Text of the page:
Dr. Lee-Ann Jaykus is a William Neal Reynolds Distinguished Professor in the Department of Food, Bioprocessing and Nutrition Sciences at North Carolina State University, having been employed with the university for over 22 years.
Dr. Jaykus received a Ph.D. (1993) in environmental sciences and engineering from the School of Public Health at the University of North Carolina in Chapel Hill. She previously earned B.Sc. (1979) and M.Sc. (1982) degrees in food science from Purdue University, as well as serving in industrial positions for seven years. Her research efforts are varied but she is best known for her work in food virology. She is currently serving as the scientific director of the USDA-NIFA Food Virology Collaborative. Also called NoroCORE, the Collaborative is a seven-year, $25 million project intended to reduce the burden of disease associated with enteric viruses, particularly noroviruses. Prevention and control of norovirus contamination and subsequent transmission is one of her particular passions.
Dr. Jaykus’ professional activities have included membership on the National Advisory Committee on Microbiological Criteria for Foods, on several Institute of Medicine-National Research Council consensus committees, and on the executive board of the International Association for Food Protection, for which she served as president in 2010-2011. Dr. Jaykus has also worked closely with the FDA Office of Foods in facilitating the implementation of risk-based food safety management systems. She has taught food microbiology/safety on the undergraduate and graduate levels, has mentored over 50 graduate students and post-doctoral research associates and authored or co-authored over 150 scientific publications.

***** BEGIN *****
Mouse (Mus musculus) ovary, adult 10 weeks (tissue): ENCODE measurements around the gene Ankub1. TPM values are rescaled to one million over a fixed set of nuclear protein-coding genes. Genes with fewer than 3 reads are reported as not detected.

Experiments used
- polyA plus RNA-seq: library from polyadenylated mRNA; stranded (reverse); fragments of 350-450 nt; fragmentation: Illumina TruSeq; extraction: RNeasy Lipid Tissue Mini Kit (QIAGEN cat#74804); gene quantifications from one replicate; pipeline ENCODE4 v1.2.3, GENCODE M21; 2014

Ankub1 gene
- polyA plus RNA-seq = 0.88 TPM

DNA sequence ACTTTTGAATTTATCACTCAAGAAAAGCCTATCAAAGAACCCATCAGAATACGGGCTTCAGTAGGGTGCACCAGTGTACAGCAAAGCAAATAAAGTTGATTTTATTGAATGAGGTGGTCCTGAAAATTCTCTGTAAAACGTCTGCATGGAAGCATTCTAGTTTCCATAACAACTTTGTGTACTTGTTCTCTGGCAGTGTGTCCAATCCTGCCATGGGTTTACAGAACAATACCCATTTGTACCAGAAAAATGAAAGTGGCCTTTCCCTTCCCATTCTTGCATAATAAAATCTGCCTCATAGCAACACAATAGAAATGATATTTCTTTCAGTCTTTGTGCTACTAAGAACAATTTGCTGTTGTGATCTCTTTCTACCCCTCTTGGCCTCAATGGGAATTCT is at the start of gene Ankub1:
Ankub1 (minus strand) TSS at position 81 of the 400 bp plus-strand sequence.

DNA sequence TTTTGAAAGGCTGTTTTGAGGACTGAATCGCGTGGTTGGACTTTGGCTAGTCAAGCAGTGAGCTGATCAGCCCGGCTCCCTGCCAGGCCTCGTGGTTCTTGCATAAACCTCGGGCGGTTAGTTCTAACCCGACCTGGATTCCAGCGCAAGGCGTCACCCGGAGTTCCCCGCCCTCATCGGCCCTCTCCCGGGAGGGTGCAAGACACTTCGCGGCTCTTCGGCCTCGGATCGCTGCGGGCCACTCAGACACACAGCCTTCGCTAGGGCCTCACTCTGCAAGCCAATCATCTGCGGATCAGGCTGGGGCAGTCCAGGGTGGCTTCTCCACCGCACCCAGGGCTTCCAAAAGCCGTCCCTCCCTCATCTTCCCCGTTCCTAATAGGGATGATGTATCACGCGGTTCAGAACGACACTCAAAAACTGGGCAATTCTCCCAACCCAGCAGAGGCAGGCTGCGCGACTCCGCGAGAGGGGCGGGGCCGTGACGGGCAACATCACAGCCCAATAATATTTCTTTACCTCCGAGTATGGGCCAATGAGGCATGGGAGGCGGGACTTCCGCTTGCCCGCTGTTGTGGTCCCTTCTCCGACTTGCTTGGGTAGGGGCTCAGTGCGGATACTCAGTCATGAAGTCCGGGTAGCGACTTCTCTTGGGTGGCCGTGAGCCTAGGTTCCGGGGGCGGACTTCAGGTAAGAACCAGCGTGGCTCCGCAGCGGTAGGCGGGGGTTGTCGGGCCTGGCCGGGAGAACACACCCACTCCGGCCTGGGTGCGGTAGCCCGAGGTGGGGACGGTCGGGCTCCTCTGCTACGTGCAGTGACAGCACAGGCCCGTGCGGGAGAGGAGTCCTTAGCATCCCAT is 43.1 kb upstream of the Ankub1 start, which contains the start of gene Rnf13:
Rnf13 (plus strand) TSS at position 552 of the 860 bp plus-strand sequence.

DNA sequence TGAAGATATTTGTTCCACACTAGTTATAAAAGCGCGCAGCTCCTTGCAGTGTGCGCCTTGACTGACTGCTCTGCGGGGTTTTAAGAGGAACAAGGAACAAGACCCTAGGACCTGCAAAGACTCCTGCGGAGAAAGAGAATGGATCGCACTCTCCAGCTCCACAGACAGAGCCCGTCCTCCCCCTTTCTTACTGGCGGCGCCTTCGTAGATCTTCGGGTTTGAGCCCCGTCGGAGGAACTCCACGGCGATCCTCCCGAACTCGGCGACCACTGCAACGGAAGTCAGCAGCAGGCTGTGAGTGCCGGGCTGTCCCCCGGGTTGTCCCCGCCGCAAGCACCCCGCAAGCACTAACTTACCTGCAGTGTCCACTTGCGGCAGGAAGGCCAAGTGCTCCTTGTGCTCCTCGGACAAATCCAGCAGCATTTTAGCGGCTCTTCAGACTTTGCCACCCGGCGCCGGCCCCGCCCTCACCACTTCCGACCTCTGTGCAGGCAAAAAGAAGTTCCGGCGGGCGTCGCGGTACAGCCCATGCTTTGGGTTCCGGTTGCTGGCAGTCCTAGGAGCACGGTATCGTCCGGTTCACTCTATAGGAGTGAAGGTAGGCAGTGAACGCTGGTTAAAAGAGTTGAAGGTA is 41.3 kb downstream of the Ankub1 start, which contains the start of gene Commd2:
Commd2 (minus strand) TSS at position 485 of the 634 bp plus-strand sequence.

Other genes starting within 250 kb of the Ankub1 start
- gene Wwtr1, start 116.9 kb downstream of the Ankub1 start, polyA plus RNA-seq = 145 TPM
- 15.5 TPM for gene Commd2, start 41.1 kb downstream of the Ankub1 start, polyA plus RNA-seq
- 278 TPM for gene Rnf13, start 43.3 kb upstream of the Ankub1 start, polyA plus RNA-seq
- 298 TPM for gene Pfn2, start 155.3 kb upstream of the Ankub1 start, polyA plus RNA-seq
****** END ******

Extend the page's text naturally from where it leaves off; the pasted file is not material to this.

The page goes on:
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In this episode of Food Safety Matters, we speak to Lee-Ann Jaykus about:
- How NoroCORE got started, including the major players and institutions that have contributed to the initiative's success and outreach efforts
- Why NoroCORE focuses so much on engaging stakeholders from the foodservice industry
- The history of norovirus first identified in the 1960s
- Work done by Baylor College of Medicine to produce replication of norovirus for the first time
- Human challenge studies, popular among cash-strapped college students but necessary for continued and timely norovirus research
- The most surprising findings she's come across in her years researching norovirus
- Clarifying the source of norovirus
- What foodservice can do to prevent norovirus outbreaks from occurring
- Social media's effect on educating the public about norovirus
Lee-Ann Jaykus's Articles Published in Food Safety Magazine:
Updates from the NoroCORE Project: Progress Toward Reducing the Burden of Foodborne Viruses
Food Virology Collaborative: NoroCORE Tackles Foodborne Viruses
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